BERLIN (Reuters) - Greece could raise as much as 300 billion euros if it steps up its efforts to sell off state-owned assets, European Central Bank Board member Juergen Stark was quoted as saying on Saturday.
The ailing euro zone state, whose debt burden stands at around 330 billion euros, currently aims to raise 50 billion euros from privatisations by 2015 to help stave off a fiscal meltdown.
Stark also told the Welt am Sonntag newspaper in an interview that Greece’s debt should not be restructured.
“The Greek government has shares in listed companies, it owns real estate. Experts estimate the sales potential at up to 300 billion euros,” Stark told the newspaper according to a pre-release from its Sunday edition.
“A part of these assets must be mobilised to lower the debt level. Furthermore, privatisations cause more efficiency in the entire economy,” he was quoted as saying.
Athens is setting up a sovereign wealth fund to pool real estate assets and state stakes in companies such as telecom company OTE (OTEr.AT), Post Savings Bank GPSr.AT and ports.
“(Greece) needs to intensify its efforts,” Stark also said. “(The privatisation programme) is meant to raise 50 billion euros by 2015 and one should be more ambitious here.”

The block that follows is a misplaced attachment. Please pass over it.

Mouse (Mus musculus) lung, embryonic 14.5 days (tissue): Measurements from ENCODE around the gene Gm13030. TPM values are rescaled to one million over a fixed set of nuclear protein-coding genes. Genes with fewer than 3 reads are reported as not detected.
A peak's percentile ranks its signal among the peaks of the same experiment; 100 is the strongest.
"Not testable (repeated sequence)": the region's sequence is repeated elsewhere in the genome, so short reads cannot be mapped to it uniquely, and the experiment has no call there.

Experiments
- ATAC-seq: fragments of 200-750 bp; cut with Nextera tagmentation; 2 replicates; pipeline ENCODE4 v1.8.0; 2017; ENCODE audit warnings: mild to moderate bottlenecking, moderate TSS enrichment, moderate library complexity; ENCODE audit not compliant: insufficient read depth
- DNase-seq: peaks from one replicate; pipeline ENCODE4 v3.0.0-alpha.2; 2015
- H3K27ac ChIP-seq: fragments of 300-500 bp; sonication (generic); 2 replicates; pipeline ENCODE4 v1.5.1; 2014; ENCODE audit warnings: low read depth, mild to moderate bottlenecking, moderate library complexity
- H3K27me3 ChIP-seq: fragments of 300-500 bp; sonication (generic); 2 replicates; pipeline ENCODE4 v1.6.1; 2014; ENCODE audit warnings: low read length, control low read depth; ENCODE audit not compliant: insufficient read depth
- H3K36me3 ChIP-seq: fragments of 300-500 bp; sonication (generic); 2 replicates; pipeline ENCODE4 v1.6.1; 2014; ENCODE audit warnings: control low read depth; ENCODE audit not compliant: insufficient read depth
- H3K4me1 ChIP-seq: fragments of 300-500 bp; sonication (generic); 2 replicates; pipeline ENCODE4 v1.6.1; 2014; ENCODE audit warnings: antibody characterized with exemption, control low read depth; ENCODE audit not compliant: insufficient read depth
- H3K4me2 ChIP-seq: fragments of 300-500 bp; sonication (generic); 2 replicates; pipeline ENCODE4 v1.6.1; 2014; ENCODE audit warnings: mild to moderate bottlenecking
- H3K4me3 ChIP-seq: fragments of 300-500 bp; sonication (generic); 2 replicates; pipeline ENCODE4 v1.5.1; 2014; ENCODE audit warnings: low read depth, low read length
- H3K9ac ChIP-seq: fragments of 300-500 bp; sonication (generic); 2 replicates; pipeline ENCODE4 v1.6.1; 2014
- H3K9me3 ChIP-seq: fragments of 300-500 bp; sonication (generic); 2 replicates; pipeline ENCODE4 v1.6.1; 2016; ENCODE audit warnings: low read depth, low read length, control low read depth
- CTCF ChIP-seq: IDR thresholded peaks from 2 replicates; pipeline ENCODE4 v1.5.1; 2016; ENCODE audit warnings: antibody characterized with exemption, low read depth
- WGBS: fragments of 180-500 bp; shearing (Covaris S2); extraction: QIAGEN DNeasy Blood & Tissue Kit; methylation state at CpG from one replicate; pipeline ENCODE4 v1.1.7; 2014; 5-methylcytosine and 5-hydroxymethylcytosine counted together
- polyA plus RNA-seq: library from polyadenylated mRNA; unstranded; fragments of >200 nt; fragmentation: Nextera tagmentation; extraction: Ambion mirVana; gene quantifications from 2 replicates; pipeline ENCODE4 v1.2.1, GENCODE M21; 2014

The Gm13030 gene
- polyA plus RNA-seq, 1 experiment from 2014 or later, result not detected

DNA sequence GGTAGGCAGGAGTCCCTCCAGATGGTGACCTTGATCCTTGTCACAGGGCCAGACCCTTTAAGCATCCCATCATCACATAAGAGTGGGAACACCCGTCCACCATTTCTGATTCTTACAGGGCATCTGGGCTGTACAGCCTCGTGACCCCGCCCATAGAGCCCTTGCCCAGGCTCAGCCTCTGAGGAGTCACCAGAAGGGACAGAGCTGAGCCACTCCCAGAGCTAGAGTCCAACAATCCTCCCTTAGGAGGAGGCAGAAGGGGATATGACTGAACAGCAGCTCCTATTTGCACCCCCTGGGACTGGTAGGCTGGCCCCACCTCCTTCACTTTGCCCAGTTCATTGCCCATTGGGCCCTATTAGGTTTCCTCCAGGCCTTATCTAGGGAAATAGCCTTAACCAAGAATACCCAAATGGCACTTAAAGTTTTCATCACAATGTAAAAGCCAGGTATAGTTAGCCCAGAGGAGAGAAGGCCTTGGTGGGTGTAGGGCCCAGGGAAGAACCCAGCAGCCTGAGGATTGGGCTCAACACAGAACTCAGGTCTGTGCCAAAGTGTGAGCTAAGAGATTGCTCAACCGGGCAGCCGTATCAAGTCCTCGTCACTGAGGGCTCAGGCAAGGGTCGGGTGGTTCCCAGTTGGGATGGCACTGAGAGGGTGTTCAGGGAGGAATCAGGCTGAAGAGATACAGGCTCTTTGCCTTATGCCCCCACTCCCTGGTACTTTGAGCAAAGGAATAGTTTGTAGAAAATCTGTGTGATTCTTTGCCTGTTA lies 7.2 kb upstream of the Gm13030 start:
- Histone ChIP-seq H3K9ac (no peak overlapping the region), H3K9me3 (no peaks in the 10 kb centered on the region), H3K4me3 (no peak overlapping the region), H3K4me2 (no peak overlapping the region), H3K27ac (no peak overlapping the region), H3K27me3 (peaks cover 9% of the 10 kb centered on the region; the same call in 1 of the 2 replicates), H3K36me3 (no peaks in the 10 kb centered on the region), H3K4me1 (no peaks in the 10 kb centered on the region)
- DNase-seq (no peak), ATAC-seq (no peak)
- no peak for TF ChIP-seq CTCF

Top EU officials have asked Greece to step up privatisations urgently and suggested setting up a trustee institution to help the process, a call echoed by Stark on Saturday — similar to the body that privatised East German firms after the fall of communism.
Stark also reiterated restructuring Greece’s debt would not help the country emerge from its debt crisis.
“If you start (restructuring) softly, for instance by extending the maturities of bonds, that changes little about the level of debt. At the same time efforts to adjust will weaken,” Stark told the newspaper.
“A hard debt (restructuring) would collapse the banking system — and the economy too.”
Reporting by Annika Breidthardt; Editing by John Stonestreet